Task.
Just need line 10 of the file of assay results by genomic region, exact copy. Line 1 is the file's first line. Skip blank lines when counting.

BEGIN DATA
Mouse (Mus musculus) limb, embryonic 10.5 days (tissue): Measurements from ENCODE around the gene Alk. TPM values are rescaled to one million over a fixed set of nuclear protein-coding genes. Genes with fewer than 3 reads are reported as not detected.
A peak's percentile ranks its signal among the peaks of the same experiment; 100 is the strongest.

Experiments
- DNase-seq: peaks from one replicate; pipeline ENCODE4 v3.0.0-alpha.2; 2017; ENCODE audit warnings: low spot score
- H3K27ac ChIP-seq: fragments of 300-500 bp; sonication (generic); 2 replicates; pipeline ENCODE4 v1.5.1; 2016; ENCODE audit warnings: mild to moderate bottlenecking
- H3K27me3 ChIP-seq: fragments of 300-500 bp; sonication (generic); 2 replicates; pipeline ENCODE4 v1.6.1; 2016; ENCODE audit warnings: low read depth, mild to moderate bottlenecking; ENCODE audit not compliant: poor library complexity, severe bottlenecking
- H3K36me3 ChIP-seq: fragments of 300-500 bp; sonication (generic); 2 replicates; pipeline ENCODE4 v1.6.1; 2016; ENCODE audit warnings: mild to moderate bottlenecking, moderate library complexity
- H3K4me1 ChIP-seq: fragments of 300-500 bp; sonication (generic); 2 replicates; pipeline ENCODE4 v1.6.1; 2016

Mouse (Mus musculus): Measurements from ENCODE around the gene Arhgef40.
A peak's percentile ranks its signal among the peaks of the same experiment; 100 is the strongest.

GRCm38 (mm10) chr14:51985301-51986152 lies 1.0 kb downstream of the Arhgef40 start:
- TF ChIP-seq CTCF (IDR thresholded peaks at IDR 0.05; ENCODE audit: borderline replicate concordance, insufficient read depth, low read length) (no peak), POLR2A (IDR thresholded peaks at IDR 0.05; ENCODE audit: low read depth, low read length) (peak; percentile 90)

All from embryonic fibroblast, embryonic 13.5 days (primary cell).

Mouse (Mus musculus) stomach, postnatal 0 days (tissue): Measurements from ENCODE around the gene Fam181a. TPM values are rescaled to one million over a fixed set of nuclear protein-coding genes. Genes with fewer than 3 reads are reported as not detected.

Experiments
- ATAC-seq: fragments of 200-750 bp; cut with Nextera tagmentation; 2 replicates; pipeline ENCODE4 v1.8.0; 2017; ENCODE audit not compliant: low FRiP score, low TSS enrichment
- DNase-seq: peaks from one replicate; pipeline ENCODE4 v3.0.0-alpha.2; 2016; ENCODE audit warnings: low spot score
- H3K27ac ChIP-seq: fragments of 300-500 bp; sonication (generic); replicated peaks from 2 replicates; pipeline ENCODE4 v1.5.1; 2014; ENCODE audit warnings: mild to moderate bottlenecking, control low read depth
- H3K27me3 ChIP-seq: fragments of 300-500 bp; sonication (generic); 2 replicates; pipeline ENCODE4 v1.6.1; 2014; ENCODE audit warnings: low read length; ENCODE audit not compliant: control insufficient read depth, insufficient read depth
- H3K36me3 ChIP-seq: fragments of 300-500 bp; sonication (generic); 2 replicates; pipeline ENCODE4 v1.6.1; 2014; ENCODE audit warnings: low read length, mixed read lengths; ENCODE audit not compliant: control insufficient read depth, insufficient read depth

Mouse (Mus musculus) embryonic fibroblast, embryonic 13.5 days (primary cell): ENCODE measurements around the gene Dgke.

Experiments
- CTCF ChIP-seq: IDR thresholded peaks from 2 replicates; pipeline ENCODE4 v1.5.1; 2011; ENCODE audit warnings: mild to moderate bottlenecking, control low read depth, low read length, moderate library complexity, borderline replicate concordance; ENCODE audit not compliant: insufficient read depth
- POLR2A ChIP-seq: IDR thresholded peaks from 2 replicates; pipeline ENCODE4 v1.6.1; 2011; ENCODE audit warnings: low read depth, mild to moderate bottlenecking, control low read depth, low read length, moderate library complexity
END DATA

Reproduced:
A peak's percentile ranks its signal among the peaks of the same experiment; 100 is the strongest.